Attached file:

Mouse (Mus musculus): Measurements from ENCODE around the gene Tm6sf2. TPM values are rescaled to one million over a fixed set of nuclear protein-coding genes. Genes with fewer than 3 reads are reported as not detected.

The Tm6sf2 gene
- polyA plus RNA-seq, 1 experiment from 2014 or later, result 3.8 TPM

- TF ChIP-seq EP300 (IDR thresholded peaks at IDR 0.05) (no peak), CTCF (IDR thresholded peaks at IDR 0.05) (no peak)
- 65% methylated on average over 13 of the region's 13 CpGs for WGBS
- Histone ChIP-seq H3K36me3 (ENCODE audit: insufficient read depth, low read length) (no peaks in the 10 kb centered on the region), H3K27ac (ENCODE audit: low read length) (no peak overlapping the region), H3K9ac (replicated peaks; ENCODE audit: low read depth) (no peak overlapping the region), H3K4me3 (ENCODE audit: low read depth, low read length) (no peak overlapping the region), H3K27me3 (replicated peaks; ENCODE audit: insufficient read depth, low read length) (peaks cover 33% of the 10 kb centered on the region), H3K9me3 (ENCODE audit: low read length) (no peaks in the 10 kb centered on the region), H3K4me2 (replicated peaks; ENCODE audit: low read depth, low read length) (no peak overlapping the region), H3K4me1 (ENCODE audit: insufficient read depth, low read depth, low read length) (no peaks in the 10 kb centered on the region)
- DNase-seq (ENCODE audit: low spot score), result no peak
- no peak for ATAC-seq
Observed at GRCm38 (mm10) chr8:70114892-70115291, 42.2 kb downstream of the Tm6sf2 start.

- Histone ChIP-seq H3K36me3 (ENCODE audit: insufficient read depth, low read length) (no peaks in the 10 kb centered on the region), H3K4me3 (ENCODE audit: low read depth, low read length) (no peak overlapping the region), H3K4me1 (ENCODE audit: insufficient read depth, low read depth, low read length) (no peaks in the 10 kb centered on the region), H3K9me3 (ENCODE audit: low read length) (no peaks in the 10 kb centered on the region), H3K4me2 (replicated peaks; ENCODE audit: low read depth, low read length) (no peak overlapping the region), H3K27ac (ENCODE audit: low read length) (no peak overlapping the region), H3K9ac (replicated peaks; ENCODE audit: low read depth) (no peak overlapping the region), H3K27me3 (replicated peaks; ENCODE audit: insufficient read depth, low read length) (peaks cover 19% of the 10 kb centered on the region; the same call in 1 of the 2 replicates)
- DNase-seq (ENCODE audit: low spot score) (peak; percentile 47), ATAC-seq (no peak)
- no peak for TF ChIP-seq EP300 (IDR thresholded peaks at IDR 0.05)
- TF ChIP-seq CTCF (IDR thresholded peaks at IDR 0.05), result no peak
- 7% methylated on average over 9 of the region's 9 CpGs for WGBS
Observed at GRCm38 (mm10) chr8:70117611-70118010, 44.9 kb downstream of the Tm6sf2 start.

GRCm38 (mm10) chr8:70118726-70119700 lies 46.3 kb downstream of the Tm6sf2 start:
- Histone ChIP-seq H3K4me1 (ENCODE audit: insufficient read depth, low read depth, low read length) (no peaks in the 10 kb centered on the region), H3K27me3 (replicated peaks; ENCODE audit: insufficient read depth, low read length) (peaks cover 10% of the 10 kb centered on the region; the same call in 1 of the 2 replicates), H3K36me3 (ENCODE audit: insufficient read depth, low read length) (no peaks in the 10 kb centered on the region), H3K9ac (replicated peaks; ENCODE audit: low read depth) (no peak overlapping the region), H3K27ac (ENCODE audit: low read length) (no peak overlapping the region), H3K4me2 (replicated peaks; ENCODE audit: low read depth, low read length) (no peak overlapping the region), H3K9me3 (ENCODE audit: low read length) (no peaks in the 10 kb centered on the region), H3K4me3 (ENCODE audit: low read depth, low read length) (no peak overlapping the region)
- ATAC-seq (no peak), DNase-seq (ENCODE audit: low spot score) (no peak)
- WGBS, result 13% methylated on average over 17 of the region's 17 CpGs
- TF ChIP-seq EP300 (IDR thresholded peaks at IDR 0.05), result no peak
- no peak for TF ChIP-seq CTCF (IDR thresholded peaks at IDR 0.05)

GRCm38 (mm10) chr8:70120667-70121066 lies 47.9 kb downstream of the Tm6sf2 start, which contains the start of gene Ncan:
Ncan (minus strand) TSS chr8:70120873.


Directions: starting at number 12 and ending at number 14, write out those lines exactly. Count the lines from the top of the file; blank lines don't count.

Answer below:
- no peak for TF ChIP-seq EP300 (IDR thresholded peaks at IDR 0.05)
- TF ChIP-seq CTCF (IDR thresholded peaks at IDR 0.05), result no peak
- 7% methylated on average over 9 of the region's 9 CpGs for WGBS